Document Type

Article

Publication Date

Winter 2017

Published In

ELH

Abstract

Paradise Lost repeatedly emphasizes the taste of the forbidden fruit. This essay argues that the poem averts, for discernible religious reasons, any binding judgment concerning whether the fruit is genuinely delicious or delicious only to a palate on the brink of corruption. The divine creator's participation in sensory delight would suggest his unseemly pleasure in sacrifice. This essay argues that John Milton advances a warning against grounding shared knowledge in taste. Although this lesson would go unheeded by Edmund Burke in his project of theistic empiricism, it speaks to problems within the Kantian account of aesthetic judgment and collective reason.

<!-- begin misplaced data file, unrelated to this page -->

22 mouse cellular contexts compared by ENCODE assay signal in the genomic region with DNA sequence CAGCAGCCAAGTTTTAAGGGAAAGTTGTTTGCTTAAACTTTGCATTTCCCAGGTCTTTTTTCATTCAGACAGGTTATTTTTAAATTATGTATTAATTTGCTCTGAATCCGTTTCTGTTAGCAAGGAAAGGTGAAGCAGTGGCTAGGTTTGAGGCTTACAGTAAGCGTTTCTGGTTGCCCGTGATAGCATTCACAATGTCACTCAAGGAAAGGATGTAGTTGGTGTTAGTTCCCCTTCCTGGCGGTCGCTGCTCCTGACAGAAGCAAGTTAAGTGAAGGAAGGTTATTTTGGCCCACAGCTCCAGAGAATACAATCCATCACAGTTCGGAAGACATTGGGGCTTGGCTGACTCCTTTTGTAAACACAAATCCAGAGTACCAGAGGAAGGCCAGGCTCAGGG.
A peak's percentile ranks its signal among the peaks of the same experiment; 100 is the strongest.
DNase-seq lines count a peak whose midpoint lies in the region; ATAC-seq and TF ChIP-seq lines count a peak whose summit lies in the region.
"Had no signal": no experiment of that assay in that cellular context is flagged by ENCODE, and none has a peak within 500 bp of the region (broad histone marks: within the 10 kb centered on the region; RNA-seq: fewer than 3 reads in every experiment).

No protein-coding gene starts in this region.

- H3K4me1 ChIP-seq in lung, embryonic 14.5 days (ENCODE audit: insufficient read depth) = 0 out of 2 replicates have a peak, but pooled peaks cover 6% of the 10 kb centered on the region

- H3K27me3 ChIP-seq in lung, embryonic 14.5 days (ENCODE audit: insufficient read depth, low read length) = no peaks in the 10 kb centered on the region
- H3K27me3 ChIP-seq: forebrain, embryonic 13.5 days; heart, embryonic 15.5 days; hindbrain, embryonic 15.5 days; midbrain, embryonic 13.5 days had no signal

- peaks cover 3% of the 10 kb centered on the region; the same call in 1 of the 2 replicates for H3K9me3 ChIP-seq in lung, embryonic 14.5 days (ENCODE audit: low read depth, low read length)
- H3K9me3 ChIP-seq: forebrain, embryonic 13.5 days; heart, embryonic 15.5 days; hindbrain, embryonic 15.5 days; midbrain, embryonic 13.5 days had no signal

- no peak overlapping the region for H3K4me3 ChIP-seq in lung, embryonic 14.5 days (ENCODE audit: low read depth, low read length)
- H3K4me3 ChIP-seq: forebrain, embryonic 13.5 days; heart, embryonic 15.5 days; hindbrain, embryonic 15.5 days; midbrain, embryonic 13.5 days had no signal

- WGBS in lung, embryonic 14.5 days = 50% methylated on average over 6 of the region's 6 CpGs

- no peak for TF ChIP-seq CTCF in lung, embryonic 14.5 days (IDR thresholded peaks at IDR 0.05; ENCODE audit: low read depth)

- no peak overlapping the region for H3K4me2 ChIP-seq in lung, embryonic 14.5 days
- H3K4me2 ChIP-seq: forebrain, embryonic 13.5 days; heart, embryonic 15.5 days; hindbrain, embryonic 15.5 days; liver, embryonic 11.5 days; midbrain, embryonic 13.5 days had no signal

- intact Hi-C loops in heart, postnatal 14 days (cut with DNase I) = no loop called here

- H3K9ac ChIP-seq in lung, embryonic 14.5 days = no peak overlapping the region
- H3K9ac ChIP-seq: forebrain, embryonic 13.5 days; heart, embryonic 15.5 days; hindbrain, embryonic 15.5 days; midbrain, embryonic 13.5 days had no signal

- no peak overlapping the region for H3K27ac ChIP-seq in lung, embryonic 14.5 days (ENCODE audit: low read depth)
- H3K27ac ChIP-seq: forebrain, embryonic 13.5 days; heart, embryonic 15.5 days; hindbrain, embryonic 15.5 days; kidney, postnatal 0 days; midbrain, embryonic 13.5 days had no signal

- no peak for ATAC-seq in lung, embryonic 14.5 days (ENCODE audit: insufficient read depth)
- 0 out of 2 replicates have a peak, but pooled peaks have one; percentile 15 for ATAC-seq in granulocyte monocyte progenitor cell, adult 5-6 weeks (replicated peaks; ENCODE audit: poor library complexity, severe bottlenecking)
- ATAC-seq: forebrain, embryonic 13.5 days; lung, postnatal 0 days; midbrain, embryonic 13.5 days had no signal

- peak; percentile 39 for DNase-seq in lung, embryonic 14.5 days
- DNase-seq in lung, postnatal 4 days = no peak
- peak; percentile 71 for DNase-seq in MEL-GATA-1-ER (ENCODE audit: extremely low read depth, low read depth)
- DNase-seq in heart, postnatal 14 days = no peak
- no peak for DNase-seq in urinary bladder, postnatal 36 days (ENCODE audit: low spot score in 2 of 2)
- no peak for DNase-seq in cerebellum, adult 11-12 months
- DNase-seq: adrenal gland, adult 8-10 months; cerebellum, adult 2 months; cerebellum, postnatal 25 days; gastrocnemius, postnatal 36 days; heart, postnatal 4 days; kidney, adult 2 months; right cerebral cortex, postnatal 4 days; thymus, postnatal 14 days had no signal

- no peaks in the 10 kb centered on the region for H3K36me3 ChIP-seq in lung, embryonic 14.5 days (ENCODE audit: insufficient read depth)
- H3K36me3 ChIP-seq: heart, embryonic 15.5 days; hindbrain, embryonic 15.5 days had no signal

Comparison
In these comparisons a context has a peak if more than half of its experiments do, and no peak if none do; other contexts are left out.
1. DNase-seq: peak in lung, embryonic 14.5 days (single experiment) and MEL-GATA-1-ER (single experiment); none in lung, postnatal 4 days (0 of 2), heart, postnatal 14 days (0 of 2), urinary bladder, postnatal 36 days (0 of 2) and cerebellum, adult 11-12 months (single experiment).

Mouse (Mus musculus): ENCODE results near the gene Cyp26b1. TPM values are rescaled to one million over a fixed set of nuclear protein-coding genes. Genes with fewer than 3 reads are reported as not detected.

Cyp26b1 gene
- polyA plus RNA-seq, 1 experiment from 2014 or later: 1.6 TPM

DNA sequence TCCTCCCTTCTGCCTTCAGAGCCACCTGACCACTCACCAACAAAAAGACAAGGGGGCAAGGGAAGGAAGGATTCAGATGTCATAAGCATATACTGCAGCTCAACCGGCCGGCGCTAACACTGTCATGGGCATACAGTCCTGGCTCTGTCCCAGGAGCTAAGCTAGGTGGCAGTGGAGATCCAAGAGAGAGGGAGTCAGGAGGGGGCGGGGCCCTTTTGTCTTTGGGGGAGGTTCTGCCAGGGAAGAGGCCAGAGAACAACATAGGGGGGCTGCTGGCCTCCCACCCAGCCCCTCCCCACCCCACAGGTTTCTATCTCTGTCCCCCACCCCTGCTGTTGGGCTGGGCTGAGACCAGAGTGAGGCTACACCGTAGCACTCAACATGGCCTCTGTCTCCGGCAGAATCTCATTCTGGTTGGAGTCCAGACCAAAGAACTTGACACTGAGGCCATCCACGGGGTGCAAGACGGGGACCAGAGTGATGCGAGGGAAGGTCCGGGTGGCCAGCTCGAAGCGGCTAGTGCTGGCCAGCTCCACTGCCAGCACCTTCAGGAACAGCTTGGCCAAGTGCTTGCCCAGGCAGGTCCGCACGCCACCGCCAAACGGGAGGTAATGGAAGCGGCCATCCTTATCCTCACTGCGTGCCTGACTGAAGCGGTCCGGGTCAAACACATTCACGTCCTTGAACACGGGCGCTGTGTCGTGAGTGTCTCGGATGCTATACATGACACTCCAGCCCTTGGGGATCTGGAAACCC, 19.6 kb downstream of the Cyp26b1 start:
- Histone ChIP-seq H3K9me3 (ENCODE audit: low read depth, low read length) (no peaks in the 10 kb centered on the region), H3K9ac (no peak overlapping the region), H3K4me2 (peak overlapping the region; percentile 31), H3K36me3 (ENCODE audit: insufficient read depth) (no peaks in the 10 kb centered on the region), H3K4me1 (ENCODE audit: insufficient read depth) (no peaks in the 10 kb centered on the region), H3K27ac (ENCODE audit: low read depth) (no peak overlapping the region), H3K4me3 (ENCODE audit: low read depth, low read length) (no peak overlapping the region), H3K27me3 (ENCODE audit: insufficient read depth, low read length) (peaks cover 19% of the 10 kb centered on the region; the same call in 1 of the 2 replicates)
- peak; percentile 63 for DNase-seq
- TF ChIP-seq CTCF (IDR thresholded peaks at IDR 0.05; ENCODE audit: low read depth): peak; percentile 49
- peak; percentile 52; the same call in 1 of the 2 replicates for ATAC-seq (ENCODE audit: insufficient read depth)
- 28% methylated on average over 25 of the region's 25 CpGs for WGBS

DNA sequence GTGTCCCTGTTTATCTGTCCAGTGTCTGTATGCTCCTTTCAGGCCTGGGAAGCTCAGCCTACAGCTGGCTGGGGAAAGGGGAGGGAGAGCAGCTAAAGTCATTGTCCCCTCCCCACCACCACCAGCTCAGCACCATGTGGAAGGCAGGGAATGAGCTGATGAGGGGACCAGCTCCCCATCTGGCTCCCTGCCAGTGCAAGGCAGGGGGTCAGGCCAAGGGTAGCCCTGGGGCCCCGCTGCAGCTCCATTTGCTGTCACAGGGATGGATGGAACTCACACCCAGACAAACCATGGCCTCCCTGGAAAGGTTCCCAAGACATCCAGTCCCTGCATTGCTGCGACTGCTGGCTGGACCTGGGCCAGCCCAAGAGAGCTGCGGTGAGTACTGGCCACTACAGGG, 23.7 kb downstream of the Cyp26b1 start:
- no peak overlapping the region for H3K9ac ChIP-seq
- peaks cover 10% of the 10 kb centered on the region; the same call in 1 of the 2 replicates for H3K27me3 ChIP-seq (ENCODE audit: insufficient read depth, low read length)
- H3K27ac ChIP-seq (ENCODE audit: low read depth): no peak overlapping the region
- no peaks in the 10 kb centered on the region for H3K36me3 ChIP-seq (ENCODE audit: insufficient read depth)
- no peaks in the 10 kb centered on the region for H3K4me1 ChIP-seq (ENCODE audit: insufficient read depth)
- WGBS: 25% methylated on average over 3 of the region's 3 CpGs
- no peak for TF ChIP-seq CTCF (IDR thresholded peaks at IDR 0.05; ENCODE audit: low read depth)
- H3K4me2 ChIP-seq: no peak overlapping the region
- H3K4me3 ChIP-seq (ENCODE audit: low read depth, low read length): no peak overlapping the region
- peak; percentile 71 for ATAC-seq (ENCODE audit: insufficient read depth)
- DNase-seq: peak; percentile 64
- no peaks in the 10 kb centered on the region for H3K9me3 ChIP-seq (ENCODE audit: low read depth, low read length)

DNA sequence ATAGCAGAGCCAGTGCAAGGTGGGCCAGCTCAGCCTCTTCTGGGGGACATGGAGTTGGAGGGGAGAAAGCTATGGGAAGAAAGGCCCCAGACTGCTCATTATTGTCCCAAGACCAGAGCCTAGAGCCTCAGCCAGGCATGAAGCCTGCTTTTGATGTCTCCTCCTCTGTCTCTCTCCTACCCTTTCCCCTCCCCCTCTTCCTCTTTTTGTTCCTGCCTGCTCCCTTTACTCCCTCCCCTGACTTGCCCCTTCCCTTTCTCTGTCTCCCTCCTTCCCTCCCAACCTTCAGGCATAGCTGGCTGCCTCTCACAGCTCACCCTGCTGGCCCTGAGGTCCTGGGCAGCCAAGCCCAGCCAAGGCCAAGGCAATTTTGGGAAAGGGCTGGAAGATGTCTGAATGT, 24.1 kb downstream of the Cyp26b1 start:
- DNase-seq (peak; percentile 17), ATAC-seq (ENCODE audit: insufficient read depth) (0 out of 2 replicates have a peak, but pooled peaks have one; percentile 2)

Comments

This work is freely available courtesy of Johns Hopkins University Press.

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